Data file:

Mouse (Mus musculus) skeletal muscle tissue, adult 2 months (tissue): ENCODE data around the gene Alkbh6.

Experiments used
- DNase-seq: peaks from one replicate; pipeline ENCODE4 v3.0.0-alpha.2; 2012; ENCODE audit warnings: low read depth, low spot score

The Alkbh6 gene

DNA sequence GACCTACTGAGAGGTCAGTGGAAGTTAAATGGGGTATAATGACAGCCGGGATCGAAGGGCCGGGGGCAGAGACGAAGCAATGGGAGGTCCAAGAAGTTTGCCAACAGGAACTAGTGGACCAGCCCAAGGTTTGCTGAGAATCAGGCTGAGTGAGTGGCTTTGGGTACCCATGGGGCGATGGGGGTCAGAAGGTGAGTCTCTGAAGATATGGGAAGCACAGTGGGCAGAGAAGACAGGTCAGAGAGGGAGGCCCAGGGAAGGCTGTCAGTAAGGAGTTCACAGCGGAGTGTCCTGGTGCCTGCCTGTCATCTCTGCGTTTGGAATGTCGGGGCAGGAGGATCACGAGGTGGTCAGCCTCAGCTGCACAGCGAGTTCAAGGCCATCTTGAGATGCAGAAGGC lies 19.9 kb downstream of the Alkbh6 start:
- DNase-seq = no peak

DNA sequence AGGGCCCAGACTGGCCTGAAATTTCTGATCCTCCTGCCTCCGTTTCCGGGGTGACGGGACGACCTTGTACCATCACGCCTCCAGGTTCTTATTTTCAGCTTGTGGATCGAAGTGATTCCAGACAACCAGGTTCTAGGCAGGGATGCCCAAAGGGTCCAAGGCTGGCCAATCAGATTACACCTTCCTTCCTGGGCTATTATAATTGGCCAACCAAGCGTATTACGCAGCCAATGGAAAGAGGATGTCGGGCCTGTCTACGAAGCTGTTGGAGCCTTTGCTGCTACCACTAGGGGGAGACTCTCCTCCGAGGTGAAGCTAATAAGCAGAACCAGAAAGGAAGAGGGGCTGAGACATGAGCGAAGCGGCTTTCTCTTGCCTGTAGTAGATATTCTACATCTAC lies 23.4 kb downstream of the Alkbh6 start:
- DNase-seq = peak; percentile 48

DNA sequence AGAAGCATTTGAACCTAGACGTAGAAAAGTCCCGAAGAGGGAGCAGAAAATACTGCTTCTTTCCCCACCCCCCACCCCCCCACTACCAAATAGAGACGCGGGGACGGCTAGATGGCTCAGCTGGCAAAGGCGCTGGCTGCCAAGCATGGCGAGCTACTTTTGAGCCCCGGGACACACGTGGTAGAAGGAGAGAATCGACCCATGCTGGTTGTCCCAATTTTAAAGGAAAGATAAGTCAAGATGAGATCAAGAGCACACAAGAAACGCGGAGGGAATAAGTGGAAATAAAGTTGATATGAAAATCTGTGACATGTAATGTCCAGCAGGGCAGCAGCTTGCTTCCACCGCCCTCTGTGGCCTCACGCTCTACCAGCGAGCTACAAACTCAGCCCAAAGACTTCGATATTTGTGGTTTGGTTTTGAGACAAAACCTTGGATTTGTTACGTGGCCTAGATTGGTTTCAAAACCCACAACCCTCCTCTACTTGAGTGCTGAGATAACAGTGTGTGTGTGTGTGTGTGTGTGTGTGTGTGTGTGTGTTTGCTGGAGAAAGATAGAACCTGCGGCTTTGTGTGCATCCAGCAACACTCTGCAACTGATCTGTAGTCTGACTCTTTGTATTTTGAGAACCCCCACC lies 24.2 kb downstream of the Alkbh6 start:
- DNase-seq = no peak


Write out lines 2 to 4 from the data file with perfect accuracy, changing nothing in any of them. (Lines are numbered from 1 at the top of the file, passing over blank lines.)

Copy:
Experiments used
- DNase-seq: peaks from one replicate; pipeline ENCODE4 v3.0.0-alpha.2; 2012; ENCODE audit warnings: low read depth, low spot score

The Alkbh6 gene